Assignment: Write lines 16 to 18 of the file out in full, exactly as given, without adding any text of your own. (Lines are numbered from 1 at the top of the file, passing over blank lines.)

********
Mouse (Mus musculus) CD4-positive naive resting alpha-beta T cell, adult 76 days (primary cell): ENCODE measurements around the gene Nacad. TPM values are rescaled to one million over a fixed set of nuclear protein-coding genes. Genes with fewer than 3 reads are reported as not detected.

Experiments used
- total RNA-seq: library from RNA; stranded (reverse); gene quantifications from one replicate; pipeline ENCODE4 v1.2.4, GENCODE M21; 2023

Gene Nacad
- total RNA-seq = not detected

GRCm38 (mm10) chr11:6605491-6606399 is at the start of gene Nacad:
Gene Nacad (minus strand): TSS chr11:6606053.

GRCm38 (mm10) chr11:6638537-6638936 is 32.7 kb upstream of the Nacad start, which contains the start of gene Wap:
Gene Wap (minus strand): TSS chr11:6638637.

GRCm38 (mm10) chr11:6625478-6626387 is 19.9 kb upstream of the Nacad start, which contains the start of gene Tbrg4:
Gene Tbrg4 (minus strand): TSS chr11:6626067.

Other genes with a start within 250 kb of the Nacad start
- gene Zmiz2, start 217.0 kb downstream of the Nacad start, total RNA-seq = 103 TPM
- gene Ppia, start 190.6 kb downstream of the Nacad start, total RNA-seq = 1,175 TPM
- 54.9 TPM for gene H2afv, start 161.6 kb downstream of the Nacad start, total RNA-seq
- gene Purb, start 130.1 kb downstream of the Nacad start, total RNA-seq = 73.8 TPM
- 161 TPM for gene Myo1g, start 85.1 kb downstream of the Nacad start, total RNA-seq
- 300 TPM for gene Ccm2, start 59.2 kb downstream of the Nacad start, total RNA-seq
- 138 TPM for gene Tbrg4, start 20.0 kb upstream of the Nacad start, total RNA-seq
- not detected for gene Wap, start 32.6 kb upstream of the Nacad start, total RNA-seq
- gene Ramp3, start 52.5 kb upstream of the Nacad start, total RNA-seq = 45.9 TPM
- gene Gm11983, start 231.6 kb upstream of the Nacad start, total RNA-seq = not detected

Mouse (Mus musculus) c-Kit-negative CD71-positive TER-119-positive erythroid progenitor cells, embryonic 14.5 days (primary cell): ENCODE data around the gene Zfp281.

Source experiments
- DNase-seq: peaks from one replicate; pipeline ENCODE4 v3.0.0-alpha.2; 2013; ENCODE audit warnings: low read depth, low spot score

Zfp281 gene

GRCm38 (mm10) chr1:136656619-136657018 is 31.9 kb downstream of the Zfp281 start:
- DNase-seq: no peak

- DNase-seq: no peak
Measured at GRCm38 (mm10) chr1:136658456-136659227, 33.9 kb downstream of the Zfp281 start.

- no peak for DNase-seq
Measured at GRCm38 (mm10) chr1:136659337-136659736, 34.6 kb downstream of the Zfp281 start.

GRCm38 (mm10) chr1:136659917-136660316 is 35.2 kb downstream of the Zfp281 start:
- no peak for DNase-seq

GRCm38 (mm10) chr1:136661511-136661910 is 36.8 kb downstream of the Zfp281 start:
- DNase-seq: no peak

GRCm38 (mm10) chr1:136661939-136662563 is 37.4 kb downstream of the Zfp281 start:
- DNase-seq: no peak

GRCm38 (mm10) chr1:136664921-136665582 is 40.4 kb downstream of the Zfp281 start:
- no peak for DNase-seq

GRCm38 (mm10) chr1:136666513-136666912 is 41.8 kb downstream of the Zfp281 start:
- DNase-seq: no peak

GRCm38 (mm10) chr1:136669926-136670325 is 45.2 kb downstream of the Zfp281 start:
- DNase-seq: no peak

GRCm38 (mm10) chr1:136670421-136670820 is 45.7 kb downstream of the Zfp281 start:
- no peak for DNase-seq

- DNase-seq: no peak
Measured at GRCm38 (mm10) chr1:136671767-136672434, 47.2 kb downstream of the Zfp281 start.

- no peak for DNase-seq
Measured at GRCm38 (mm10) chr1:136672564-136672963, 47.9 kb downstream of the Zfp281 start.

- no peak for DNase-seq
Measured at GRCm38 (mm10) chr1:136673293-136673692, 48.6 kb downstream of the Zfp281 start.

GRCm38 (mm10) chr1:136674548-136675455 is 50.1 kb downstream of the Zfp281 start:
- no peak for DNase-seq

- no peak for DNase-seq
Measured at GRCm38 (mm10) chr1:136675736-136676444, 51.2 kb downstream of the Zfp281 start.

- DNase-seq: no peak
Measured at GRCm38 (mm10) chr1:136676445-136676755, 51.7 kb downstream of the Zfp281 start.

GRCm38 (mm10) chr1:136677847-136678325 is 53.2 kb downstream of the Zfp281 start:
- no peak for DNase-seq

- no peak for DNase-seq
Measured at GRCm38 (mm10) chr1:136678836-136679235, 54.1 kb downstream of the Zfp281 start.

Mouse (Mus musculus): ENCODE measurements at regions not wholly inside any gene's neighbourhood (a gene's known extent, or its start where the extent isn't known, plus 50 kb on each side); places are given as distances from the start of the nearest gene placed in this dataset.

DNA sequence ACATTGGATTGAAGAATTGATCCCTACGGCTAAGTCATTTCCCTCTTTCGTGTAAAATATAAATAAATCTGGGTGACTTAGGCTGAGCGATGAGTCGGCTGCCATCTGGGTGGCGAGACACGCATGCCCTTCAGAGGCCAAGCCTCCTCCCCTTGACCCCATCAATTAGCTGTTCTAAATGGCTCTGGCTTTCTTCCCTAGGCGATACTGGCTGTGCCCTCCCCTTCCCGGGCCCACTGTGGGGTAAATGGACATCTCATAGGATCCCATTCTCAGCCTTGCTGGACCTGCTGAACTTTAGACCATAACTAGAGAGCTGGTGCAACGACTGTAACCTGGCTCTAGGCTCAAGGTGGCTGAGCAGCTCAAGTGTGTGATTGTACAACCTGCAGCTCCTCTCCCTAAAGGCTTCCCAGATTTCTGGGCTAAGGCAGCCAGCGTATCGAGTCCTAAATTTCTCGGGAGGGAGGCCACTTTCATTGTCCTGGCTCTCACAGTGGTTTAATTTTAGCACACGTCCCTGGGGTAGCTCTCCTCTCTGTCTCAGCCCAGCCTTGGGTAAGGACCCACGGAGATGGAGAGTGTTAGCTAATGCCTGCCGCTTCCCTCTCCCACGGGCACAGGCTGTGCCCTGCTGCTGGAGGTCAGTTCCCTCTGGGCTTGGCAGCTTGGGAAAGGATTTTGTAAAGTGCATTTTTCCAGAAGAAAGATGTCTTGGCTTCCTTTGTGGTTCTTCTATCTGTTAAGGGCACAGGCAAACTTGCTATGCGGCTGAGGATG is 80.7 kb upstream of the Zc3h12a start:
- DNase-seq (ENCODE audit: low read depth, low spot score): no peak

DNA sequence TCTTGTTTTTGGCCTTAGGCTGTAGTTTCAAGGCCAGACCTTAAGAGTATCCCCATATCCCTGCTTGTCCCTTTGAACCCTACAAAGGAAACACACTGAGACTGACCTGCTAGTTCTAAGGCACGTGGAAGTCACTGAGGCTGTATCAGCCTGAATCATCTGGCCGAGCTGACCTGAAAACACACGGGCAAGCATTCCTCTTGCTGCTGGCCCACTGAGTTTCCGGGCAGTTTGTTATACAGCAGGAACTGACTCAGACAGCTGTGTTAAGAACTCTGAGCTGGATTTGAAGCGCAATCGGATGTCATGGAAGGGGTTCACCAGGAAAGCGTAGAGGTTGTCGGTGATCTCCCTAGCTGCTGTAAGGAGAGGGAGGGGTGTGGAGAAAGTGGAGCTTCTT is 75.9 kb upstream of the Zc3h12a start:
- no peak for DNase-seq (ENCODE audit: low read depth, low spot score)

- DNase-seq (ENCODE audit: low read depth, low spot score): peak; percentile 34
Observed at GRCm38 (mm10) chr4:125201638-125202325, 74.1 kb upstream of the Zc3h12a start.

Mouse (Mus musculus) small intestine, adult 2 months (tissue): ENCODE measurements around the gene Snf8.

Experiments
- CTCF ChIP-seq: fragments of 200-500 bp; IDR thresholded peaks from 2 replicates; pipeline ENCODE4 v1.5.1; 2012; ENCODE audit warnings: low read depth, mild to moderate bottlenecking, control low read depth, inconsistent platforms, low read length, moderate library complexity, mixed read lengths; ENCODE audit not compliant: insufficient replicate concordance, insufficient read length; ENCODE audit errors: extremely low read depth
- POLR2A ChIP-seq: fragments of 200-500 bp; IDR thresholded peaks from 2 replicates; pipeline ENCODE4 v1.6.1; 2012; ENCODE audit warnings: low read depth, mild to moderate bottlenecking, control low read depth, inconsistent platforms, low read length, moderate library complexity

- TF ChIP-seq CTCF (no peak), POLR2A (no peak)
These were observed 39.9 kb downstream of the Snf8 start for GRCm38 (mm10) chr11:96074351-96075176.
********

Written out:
- gene Purb, start 130.1 kb downstream of the Nacad start, total RNA-seq = 73.8 TPM
- 161 TPM for gene Myo1g, start 85.1 kb downstream of the Nacad start, total RNA-seq
- 300 TPM for gene Ccm2, start 59.2 kb downstream of the Nacad start, total RNA-seq